Tangled Threads of US False Narratives

Exclusive: Official Washington’s many false narratives about Russia and Syria have gotten so tangled that they have become a danger to the struggle against Sunni jihadist terrorism and conceivably a threat to the future of the planet, a risk that Robert Parry explores.

By Robert Parry

One way to view Official Washington is to envision a giant bubble that serves as a hothouse for growing genetically modified “group thinks.” Most inhabitants of the bubble praise these creations as glorious and beyond reproach, but a few dissenters note how strange and dangerous these products are. Those critics, however, are then banished from the bubble, leaving behind an evermore concentrated consensus.

This process could be almost comical  as the many armchair warriors repeat What Everyone Knows to Be True as self-justifying proof that more and more wars and confrontations are needed but the United States is the most powerful nation on earth and its fallacious “group thinks” are spreading a widening arc of chaos and death around the globe.

We even have presidential candidates, especially among the Republicans but including former Secretary of State Hillary Clinton, competing to out-bellicose each other, treating an invasion of Syria as the least one can do and some even bragging about how they might like to shoot down a few Russian warplanes.

Though President Barack Obama has dragged his heels regarding some of the more extreme proposals, he still falls in line with the “group think,” continuing to insist on “regime change” in Syria (President Bashar al-Assad “must go”), permitting the supply of sophisticated weapons to Sunni jihadists (including TOW anti-tank missiles to Ahrar ash-Sham, a jihadist group founded by Al Qaeda veterans and fighting alongside Al Qaeda’s Nusra Front), and allowing his staff to personally insult Russian President Vladimir Putin (having White House spokesman Josh Earnest in September demean Putin’s posture for sitting with his legs apart during a Kremlin meeting with Israeli Prime Minister Benjamin Netanyahu).

Not surprisingly, I guess, Earnest’s prissy disapproval of what is commonly called “man spread” didn’t extend to Netanyahu who adopted the same open-leg posture in the meeting with Putin on Sept. 21 and again in last week’s meeting with Obama, who it should be noted sat with his legs primly crossed.

This combination of tough talk, crude insults and reckless support of Al Qaeda-connected jihadis (“our guys”) apparently has become de rigueur in Official Washington, which remains dominated by the foreign policy ideology of neoconservatives, who established the goal of “regime change” in Iraq, Syria and Iran as early as 1996 and haven’t changed course since. [See Consortiumnews.com’s “How Neocons Destabilized Europe.”]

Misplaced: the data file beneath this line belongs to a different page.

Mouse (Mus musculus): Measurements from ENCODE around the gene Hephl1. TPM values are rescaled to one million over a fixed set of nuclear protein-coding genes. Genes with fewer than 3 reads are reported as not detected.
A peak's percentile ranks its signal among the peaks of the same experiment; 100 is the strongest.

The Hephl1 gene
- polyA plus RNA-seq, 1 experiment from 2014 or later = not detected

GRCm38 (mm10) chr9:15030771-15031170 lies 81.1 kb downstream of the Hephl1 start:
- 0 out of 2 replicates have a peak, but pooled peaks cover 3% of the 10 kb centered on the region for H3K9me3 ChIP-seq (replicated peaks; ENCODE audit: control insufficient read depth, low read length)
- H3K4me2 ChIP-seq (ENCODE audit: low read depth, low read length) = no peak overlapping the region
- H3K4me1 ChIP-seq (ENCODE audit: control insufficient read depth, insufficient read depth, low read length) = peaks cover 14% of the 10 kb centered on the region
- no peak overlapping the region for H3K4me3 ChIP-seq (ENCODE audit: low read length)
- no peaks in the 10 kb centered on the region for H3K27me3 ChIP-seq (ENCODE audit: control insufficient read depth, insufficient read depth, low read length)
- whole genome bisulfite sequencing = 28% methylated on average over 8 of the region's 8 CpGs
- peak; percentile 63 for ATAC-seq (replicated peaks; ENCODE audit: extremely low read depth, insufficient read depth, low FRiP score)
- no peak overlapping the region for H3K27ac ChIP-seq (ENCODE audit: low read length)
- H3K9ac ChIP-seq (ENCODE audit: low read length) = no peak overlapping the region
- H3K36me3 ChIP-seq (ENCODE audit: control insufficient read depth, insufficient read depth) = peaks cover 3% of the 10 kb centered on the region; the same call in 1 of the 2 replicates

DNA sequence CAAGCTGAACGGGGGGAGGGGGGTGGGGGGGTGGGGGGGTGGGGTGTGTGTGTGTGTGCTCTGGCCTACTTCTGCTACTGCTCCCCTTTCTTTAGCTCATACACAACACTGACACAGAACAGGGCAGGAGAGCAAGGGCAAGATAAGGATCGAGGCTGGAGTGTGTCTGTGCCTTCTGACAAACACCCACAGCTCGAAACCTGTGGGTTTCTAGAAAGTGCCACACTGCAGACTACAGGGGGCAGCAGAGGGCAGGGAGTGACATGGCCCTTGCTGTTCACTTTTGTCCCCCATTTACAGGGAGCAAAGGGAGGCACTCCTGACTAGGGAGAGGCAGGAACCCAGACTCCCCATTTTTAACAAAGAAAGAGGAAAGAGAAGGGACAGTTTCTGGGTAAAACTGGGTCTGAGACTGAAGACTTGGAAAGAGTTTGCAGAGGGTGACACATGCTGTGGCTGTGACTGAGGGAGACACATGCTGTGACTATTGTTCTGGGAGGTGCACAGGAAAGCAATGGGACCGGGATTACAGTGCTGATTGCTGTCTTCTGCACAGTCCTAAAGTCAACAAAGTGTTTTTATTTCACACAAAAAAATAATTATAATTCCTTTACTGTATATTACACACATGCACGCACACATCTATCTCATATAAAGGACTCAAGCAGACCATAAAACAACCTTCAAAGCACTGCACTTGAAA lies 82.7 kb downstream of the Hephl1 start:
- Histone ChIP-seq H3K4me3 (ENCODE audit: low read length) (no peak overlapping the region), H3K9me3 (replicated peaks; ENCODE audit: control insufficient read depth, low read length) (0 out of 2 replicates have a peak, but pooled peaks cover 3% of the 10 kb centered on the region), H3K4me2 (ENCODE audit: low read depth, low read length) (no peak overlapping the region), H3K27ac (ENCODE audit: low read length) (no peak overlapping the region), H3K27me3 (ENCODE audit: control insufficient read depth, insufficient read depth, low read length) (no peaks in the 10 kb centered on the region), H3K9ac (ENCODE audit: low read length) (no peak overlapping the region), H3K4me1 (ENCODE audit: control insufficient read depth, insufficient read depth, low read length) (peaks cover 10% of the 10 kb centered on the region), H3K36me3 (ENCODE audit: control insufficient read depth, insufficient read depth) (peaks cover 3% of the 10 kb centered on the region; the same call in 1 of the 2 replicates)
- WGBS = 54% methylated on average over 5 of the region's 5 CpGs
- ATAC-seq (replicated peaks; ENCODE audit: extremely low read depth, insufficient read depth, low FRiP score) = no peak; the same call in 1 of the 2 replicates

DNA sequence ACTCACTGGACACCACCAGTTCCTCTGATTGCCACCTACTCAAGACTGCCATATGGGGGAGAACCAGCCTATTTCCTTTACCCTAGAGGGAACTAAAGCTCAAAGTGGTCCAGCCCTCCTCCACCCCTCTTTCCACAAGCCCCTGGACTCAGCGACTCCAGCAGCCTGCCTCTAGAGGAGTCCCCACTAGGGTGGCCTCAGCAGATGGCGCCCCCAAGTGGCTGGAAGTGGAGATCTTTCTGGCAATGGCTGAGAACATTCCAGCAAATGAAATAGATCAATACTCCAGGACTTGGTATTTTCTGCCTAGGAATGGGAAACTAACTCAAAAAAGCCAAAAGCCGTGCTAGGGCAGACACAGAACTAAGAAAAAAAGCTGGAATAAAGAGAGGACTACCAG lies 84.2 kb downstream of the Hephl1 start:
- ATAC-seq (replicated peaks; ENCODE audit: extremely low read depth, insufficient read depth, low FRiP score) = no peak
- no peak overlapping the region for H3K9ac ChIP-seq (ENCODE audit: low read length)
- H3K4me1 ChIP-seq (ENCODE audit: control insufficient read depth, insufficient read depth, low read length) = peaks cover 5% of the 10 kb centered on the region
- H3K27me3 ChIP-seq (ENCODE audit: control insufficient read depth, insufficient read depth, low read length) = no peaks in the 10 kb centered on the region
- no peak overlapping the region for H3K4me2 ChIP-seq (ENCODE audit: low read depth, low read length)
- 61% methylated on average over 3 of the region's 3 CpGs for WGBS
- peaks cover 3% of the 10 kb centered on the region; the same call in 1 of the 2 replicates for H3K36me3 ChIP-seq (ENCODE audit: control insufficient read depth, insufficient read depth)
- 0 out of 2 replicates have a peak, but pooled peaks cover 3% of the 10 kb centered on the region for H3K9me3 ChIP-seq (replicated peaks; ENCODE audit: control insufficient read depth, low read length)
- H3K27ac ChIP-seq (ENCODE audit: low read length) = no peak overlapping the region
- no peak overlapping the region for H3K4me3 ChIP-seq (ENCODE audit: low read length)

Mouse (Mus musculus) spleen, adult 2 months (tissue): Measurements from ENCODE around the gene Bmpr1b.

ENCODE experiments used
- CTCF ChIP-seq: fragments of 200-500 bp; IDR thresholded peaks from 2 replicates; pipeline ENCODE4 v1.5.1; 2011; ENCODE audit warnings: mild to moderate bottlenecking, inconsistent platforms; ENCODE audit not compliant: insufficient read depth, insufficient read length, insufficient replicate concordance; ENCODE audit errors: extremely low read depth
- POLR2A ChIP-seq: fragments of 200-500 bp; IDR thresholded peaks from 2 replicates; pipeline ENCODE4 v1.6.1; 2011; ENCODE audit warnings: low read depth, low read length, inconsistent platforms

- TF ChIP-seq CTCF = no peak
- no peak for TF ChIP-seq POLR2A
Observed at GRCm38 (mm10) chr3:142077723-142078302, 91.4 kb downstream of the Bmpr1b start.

Shaping Narratives

Despite the catastrophic Iraq War based on neocon-driven falsehoods about WMD and the complicit unthinking “group think” the neocons retained their influence largely through an alliance with “liberal interventionists” and their combined domination of major Washington think tanks, from the American Enterprise Institute to the Brookings Institution, and the mainstream U.S. news media, including The Washington Post and The New York Times.

This power base has allowed the neocons to continue shaping Official Washington’s narratives regardless of what the actual facts are. For instance, a Post editorial on Thursday repeated the claim that Assad’s “atrocities” included use of chemical weapons, an apparent reference to the now largely discredited claim that Assad’s forces were responsible for a sarin gas attack outside Damascus on Aug. 21, 2013.

After the attack, there was a rush to judgment by the U.S. State Department blaming Assad’s troops and leading Secretary of State John Kerry to threaten retaliatory strikes against the Syrian military. But U.S. intelligence analysts refused to sign on to the hasty conclusions, contributing to President Obama’s last-minute decision to hold off on a bombing campaign and to accept Putin’s help in negotiating Assad’s surrender of all Syrian chemical weapons (though Assad still denied a role in the sarin attack).